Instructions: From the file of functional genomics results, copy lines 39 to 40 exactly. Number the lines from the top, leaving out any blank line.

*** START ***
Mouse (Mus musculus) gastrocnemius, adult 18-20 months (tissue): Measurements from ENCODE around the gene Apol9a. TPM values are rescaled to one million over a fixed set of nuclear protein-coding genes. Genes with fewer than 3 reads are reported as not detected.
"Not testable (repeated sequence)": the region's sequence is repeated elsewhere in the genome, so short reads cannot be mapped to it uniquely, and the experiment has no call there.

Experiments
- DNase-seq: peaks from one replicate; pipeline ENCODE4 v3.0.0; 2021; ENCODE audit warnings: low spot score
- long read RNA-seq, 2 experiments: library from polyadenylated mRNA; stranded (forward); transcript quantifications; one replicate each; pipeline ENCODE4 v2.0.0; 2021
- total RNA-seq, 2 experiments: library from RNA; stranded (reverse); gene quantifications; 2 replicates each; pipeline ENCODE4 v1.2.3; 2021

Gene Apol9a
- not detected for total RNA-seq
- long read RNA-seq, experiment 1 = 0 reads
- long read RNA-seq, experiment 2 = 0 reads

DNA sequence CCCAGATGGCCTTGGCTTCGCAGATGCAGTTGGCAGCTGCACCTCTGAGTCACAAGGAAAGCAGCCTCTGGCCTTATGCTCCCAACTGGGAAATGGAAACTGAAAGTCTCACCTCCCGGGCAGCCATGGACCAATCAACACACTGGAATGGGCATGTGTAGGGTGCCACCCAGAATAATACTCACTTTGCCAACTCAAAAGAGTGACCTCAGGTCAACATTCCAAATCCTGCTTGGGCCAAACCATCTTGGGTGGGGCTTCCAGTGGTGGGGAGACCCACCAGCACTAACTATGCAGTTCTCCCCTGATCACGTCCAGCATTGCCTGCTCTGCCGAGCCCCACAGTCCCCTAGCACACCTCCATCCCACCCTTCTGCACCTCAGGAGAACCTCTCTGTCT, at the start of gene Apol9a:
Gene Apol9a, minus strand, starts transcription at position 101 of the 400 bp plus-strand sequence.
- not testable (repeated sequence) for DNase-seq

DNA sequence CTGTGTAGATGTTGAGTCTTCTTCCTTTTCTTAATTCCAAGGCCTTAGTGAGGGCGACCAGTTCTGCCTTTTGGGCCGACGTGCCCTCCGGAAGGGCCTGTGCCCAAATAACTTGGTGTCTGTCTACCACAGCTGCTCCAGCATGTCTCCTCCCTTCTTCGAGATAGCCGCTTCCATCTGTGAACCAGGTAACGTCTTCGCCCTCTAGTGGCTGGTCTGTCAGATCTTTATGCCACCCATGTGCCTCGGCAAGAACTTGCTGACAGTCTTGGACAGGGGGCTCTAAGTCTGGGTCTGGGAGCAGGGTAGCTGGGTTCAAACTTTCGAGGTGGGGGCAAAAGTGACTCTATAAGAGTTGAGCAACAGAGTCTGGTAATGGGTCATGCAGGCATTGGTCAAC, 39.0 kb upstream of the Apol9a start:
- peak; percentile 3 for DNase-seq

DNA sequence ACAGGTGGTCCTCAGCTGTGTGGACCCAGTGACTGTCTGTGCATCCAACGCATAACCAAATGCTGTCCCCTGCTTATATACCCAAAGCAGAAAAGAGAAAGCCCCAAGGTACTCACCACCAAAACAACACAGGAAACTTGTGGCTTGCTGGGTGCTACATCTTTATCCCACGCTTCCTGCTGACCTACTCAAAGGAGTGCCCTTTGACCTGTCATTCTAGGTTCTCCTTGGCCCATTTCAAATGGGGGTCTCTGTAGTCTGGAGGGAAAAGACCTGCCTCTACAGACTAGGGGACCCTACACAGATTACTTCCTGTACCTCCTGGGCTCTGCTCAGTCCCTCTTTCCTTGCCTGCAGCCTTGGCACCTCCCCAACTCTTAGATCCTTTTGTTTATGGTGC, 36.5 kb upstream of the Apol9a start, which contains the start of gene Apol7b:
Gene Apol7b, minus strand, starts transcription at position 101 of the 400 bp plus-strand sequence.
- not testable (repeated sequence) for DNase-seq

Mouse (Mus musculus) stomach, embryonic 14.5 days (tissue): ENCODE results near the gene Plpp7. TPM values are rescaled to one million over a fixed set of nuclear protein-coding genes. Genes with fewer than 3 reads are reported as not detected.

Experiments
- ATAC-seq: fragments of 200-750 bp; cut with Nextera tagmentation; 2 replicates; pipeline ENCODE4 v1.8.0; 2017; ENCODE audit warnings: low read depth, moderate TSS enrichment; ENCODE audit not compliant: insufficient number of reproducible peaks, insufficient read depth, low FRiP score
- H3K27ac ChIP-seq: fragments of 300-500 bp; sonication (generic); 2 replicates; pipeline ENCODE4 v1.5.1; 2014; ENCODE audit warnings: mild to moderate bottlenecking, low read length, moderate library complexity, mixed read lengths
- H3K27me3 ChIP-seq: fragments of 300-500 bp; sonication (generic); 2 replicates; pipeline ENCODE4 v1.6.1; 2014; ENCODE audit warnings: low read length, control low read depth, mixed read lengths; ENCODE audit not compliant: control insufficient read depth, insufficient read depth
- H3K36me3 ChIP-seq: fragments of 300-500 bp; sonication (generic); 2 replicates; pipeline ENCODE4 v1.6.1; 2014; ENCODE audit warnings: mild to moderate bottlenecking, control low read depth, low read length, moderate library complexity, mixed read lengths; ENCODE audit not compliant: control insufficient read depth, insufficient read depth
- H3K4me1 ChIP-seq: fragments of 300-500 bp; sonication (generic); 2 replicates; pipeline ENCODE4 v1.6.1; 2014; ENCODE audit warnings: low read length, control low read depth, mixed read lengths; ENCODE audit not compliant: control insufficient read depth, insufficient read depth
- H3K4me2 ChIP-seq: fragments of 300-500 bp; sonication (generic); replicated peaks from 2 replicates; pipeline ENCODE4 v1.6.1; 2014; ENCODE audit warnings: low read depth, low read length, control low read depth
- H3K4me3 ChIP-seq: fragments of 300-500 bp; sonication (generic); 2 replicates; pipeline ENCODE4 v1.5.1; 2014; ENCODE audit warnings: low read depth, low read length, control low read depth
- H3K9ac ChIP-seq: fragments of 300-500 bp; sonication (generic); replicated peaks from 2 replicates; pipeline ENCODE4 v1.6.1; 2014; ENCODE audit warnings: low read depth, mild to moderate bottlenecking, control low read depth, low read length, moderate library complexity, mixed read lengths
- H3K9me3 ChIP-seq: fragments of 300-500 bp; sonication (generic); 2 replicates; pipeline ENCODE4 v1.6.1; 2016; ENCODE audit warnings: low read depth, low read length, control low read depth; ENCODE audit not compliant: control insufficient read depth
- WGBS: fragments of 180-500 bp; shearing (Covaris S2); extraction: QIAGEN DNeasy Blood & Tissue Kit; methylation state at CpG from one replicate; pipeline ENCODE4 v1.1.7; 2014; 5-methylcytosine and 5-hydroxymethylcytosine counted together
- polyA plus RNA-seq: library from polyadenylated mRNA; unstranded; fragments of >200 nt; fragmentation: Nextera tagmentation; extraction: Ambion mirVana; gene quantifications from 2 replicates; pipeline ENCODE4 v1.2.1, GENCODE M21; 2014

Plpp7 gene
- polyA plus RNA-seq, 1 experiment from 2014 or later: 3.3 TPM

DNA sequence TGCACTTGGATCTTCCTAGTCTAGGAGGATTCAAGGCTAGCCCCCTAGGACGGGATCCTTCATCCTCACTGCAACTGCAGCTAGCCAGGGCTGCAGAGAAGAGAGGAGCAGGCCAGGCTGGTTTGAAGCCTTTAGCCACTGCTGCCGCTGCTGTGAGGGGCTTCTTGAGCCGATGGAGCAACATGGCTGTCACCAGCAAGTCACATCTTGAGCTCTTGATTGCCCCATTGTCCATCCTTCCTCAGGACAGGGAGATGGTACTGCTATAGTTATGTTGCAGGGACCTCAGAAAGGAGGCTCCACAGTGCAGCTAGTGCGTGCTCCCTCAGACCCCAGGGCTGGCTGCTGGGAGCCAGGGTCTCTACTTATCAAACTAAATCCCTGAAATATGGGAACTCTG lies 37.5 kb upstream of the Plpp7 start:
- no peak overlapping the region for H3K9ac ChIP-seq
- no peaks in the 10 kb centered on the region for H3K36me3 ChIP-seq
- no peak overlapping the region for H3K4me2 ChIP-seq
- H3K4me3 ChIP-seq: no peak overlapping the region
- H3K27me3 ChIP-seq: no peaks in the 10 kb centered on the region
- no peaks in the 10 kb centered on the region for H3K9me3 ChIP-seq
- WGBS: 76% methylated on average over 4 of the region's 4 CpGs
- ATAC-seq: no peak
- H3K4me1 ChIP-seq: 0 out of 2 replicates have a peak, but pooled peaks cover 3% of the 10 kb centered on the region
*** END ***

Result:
- H3K27me3 ChIP-seq: no peaks in the 10 kb centered on the region
- no peaks in the 10 kb centered on the region for H3K9me3 ChIP-seq